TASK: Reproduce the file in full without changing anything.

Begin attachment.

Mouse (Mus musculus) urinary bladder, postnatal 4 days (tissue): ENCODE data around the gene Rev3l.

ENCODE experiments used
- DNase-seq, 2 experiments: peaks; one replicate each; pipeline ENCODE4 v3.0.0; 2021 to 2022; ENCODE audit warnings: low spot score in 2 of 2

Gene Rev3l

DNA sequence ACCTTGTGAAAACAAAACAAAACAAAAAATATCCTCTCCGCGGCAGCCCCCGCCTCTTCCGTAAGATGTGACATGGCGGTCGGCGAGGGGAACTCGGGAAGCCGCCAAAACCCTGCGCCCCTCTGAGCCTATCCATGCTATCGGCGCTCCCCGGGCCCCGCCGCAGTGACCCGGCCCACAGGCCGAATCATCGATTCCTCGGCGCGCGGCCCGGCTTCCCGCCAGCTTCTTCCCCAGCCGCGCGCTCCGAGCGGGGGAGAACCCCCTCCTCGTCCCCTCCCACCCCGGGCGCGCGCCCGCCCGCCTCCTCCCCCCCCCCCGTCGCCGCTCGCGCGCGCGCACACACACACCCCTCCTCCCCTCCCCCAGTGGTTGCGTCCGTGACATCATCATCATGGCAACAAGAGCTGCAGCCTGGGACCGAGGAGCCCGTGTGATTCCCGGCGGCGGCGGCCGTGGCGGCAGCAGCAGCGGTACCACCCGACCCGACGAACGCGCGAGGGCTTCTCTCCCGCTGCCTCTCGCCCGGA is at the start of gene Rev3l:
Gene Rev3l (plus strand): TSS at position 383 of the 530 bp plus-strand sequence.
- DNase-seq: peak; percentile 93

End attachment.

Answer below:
Mouse (Mus musculus) urinary bladder, postnatal 4 days (tissue): ENCODE data around the gene Rev3l.

ENCODE experiments used
- DNase-seq, 2 experiments: peaks; one replicate each; pipeline ENCODE4 v3.0.0; 2021 to 2022; ENCODE audit warnings: low spot score in 2 of 2

Gene Rev3l

DNA sequence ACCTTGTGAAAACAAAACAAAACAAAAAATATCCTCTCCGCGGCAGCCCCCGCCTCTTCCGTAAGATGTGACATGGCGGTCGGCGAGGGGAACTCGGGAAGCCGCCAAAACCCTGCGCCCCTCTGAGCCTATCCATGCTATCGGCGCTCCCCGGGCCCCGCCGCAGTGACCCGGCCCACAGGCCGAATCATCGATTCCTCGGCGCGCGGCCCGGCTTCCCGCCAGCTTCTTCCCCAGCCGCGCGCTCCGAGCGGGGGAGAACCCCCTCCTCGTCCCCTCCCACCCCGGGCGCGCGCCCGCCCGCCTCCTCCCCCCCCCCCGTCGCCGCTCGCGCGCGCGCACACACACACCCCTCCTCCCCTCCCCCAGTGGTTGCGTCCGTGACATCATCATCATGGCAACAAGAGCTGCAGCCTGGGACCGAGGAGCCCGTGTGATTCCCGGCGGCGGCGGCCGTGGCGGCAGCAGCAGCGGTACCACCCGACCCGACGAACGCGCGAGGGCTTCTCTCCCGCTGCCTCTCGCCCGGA is at the start of gene Rev3l:
Gene Rev3l (plus strand): TSS at position 383 of the 530 bp plus-strand sequence.
- DNase-seq: peak; percentile 93